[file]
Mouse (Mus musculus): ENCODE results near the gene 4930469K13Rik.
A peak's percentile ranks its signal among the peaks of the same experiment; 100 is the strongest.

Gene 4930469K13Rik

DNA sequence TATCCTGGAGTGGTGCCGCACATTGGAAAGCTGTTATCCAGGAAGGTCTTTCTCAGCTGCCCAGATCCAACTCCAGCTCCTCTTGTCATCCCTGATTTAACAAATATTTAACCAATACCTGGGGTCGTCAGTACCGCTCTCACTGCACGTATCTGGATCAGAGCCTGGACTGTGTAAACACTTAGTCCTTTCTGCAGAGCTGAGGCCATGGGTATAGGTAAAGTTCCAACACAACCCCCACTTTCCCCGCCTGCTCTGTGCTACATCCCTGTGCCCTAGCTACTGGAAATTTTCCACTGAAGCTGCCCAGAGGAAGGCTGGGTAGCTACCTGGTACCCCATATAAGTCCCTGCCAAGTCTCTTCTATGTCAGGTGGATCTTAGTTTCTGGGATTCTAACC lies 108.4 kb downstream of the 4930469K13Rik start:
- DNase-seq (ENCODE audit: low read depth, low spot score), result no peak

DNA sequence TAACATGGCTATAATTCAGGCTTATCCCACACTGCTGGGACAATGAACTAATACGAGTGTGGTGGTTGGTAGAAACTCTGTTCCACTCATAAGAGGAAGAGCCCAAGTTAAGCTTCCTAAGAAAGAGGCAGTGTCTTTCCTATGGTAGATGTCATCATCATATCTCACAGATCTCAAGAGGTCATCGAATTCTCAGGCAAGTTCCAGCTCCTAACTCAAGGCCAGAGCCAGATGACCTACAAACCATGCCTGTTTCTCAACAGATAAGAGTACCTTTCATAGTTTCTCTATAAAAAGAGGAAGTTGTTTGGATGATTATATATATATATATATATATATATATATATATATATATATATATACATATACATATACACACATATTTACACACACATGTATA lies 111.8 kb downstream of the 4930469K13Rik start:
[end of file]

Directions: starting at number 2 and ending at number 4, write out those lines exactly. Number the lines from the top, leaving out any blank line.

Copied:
A peak's percentile ranks its signal among the peaks of the same experiment; 100 is the strongest.

Gene 4930469K13Rik

DNA sequence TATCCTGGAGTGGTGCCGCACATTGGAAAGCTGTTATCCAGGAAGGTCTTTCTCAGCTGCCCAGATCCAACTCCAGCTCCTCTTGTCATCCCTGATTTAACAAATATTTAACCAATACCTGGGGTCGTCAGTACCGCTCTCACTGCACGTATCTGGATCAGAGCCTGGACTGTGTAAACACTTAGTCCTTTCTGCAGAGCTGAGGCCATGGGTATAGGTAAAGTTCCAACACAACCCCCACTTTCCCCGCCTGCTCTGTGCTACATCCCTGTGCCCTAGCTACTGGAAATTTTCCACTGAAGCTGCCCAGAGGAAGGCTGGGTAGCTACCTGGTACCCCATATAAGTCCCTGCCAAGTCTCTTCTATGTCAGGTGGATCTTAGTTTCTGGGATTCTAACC lies 108.4 kb downstream of the 4930469K13Rik start: